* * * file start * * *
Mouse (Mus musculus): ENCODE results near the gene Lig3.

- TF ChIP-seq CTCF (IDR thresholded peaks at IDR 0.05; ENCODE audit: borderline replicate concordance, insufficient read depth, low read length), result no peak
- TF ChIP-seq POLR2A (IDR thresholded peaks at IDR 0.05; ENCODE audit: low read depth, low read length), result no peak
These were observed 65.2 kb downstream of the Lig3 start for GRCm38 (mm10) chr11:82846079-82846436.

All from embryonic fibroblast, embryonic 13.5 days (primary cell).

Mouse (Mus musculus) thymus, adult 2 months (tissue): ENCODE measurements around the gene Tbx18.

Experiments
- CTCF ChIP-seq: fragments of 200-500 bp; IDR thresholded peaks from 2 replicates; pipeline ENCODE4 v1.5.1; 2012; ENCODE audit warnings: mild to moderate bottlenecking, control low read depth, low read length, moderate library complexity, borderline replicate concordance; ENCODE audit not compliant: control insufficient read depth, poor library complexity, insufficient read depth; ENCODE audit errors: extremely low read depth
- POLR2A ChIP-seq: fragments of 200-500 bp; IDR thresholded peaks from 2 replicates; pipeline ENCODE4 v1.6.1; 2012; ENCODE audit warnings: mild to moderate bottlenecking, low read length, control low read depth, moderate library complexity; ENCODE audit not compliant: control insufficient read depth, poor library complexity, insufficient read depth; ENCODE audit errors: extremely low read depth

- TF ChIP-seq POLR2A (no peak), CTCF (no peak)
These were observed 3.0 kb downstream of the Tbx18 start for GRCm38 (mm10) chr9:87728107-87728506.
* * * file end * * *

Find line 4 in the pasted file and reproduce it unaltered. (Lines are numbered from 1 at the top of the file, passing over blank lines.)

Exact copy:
These were observed 65.2 kb downstream of the Lig3 start for GRCm38 (mm10) chr11:82846079-82846436.